IntroductionQuality management is a critical research area in present day corporate discourse. Quality management. The topic has developed into an integral facet of business culture, on par with financial reports, as its sustainable competitive benefits are well recognized. Quality management can be defined as a set of principles utilized by management executives to develop infrastructure that guides corporations in continual improvement and performance (Schlickman, 2003).
The principals are an extension of the combined knowledge, skills and competencies of the international ISO Technical Committee which formulated the ISO/TC, Quality management and quality assurance. However, quality management remains an under-researched concept in strategic resource management (Powell, 1995). The standards provided by the ISO 9000 (ISO) were developed from the ISO/TC document, and quality management criteria is now used in corporations across the globe which have been taken up by over 880, 000 corporations in over 161 nations (International Organization for Standardization, 2006). As such, the ISO is a generic management system benchmark for quality management expectations in business due to; its customer-centered approach to their needs and requirements; its regulatory requirements; its orientation toward customer satisfaction; and commitment to continual improvement achieving these goals (International Organization for Standardization).
An individually owned corporation that has successfully implemented the ISO standards is FEXCO in County Kerry, Ireland, is an internationally recognized competitive company (FEXCO, 2006a). The corporation provides world wide payment services for both corporate and public markets, for activities such as financial transfers, bureau de change and currency conversion. On average, FEXCO processes 19 million transactions annually. Over 1,400 staffs are employed with the company, almost half of them being based in Kerry, and the others located in country offices in countries such as the United Kingdom, Spain, Malta, Australia, Finland, Denmark, Sweden, Dubai and the USA. Predominantly, FEXCO has adopted ISO 9000 guidelines to assist with decision making with regard to information technologies (IT), and country and currency codes. The corporation first implemented the ISO code in 1996.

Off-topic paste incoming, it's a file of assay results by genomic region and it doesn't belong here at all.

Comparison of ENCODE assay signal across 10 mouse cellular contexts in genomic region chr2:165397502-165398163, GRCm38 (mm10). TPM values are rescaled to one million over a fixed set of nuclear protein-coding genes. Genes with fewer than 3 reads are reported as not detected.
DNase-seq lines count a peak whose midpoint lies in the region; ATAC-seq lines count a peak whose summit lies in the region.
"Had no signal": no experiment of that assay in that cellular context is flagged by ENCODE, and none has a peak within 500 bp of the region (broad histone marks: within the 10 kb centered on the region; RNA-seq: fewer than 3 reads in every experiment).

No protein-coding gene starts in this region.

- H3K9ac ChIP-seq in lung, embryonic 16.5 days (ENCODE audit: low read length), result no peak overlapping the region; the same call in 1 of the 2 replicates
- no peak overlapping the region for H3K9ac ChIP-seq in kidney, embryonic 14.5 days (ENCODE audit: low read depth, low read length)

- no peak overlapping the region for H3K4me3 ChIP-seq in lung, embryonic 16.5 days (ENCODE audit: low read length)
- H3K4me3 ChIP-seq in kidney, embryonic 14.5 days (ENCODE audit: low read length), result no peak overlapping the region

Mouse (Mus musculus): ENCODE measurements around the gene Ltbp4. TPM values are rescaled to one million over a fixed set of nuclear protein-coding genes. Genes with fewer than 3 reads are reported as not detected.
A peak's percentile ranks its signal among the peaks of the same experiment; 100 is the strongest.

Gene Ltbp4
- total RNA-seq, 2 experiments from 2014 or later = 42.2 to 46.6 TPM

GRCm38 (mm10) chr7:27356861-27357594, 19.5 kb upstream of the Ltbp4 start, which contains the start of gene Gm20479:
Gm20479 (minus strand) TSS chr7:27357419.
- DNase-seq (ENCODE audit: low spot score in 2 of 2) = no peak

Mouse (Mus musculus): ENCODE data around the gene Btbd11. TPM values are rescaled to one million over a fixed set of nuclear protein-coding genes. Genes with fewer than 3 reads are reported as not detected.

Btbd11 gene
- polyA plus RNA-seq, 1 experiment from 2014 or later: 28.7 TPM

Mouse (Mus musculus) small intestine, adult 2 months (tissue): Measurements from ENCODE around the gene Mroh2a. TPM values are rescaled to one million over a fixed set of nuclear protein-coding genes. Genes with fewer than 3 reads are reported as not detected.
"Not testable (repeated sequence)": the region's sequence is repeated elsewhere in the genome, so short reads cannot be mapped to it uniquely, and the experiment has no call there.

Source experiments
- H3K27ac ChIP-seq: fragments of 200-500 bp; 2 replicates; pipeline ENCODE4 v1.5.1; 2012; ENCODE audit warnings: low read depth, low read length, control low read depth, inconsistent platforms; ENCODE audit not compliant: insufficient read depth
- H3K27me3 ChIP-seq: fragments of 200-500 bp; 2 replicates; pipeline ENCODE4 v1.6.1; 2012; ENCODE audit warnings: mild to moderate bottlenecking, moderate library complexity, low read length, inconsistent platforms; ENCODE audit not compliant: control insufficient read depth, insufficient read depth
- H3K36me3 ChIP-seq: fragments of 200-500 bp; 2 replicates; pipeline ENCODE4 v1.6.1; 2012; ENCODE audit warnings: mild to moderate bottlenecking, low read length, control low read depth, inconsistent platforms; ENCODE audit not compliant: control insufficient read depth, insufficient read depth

FEXCO displays its commitment to ISO principles in its description of its core competencies and values; a commitment to the best technology, staff and services; a focus on the customer (i.e., people matter); a desire to form long-term relationships with stakeholders; transparency and accountability of corporate practices; embracing innovation and treasury management; and having technology driving the global payment transactions (FEXCO, 2006b). The organization was recently awarded the Payment Card Industry Data Security Standards (PCI DSS) compliance accreditation for its excelling efforts to implement technology that secures cardholder account data security. The award is an example of the effectiveness of ISO principles, as further elaborated by Managing Director of FEXCO, Dermot O’Shea:
We are delighted to have received this important payment card industry accreditation. As FEXCO deploys its Dynamic Currency Conversion solutions internationally, it is vital that we are accredited by the Visa AIS and MasterCard SDP programs to ensure a high level of confidence for our ever-growing customer base (FEXCO, 2006c).
With regard to its focus on continual improvement of staff, FEXCO has drawn on ISO standards to develop managers by providing them the opportunity to pass a Diploma in Management FEXCO, 2006d). Working in conjunction with Carole Hogan & Associates, the managers were accredited by the Institute of Commercial Management, a world renowned Foundation that provides high quality education. The Diploma was initiated in February of 2005 in Kerry, and aims to expose new managers to an overview of corporate culture, procedures, guidelines (e.g., ISO 9000) and goals.